Tuesday, 17 April 2012
In her Independent article "How dodgy postal votes may decide our next government", Mary Ann Sieghart warns of the abuse of the postal voting system. She points out that because postal votes are not secret in the same way as they would be if you entered a polling booth, voters are open to coercion (however mild) from others, who may be family members. Furthermore she claims there is an imported cultural element to this abuse of the system:
"the Biraderi tradition of clan politics that has been imported into many communities from the Asian sub-continent lent itself to the delivery of block votes to a party. Sometimes these postal ballot papers are taken to "voting factories", to be filled in by party activists."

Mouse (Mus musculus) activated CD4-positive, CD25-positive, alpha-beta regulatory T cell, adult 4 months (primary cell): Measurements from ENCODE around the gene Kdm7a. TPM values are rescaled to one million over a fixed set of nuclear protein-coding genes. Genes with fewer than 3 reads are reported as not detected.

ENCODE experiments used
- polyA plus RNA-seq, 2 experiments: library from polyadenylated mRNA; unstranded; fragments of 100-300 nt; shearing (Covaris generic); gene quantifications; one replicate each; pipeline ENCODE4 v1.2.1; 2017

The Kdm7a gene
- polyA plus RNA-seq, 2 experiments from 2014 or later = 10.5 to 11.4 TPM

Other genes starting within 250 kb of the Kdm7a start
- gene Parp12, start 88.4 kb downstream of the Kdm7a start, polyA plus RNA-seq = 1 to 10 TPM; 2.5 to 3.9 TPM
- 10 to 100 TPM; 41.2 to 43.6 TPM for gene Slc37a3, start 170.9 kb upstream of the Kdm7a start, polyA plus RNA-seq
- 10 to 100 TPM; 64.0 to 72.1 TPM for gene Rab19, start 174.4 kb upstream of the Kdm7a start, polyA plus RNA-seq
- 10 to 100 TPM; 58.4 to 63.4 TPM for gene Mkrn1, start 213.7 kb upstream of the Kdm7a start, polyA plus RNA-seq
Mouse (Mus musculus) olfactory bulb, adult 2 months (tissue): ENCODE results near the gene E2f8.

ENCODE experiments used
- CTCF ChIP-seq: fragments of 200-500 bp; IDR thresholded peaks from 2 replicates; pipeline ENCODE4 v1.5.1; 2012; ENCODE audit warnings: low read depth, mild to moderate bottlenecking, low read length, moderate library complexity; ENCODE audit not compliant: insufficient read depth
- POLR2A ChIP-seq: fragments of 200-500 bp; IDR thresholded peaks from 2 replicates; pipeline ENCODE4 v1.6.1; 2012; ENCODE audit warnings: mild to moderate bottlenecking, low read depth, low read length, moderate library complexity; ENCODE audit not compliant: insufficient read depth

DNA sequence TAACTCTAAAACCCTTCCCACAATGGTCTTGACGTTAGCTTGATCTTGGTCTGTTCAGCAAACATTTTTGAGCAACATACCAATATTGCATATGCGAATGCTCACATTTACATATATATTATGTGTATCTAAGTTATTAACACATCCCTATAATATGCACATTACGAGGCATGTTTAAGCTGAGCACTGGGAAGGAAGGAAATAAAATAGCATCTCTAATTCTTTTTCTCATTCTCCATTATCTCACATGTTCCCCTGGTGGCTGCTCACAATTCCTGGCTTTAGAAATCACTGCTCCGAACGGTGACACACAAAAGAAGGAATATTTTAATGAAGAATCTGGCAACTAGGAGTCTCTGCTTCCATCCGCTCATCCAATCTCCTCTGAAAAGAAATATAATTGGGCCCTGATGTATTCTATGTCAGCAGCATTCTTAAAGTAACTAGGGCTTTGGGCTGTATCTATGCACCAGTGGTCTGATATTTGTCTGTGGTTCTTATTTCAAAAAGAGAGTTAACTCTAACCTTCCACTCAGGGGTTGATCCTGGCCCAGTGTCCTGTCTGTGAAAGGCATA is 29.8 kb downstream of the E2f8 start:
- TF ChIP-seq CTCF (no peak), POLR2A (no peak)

This type of problem could also affect Interactive Democracy. How could we counter it?
The system could identify IP addresses where many votes are cast, enabling authorities to keep an eye out for vote factories.
The web site could have a call for help button and could include a page about the legality of coercive voting. Perhaps the police could even use the computers microphone and camera to gather evidence of coercive behaviour once the help button was pressed.
The site would include user defined user names and passwords to keep each citizen's account secret.
But despite all the technological solutions this seems to me to be a cultural issue that requires individuals to stand up for their own rights for independent votes.